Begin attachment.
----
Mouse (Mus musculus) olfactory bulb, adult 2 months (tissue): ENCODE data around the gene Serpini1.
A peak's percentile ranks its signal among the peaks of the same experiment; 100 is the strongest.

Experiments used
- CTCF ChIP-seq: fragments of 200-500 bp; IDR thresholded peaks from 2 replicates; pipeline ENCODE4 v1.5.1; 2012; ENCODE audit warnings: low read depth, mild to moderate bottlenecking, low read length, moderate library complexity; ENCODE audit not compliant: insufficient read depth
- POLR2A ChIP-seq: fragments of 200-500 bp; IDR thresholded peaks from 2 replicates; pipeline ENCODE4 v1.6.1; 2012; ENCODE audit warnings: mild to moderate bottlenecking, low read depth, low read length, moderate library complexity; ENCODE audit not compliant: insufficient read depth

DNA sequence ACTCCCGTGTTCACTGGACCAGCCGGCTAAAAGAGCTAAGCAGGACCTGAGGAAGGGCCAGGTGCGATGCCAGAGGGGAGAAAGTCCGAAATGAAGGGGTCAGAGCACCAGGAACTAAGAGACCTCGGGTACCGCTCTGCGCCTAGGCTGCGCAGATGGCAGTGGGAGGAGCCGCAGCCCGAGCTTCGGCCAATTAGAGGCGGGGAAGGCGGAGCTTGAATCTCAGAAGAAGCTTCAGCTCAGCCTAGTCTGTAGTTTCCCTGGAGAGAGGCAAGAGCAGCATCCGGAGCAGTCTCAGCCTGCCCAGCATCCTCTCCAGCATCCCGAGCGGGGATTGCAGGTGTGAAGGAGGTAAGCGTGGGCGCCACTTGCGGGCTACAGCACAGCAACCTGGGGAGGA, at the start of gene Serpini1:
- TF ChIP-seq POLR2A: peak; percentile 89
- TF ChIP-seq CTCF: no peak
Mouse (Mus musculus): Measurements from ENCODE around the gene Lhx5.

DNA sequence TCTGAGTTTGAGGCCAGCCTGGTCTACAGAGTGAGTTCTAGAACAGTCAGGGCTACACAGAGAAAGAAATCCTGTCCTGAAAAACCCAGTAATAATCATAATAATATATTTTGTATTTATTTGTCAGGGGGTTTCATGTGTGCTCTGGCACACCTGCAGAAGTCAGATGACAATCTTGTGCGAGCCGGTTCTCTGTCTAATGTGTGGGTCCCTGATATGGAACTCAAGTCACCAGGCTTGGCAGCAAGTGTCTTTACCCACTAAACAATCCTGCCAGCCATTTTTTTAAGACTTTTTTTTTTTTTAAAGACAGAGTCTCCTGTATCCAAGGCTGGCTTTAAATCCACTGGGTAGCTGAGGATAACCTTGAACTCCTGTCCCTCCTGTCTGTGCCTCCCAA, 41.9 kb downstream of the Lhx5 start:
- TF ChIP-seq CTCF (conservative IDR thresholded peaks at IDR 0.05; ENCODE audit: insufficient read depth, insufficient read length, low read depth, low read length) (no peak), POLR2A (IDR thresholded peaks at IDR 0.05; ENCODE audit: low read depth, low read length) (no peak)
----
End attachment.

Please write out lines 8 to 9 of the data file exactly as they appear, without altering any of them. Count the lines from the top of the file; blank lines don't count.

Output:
- TF ChIP-seq CTCF: no peak
Mouse (Mus musculus): Measurements from ENCODE around the gene Lhx5.